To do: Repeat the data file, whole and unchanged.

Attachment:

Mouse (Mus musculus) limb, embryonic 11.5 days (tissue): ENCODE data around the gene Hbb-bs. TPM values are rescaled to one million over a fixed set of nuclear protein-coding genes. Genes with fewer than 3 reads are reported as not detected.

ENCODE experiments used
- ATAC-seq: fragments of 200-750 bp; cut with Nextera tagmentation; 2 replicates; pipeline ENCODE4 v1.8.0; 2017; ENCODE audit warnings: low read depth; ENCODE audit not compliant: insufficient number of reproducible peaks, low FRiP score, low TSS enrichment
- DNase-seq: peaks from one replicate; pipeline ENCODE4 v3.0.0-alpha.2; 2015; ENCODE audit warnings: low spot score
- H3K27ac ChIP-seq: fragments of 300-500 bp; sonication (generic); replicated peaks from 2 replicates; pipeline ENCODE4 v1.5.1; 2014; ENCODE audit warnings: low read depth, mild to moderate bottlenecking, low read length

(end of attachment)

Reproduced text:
Mouse (Mus musculus) limb, embryonic 11.5 days (tissue): ENCODE data around the gene Hbb-bs. TPM values are rescaled to one million over a fixed set of nuclear protein-coding genes. Genes with fewer than 3 reads are reported as not detected.

ENCODE experiments used
- ATAC-seq: fragments of 200-750 bp; cut with Nextera tagmentation; 2 replicates; pipeline ENCODE4 v1.8.0; 2017; ENCODE audit warnings: low read depth; ENCODE audit not compliant: insufficient number of reproducible peaks, low FRiP score, low TSS enrichment
- DNase-seq: peaks from one replicate; pipeline ENCODE4 v3.0.0-alpha.2; 2015; ENCODE audit warnings: low spot score
- H3K27ac ChIP-seq: fragments of 300-500 bp; sonication (generic); replicated peaks from 2 replicates; pipeline ENCODE4 v1.5.1; 2014; ENCODE audit warnings: low read depth, mild to moderate bottlenecking, low read length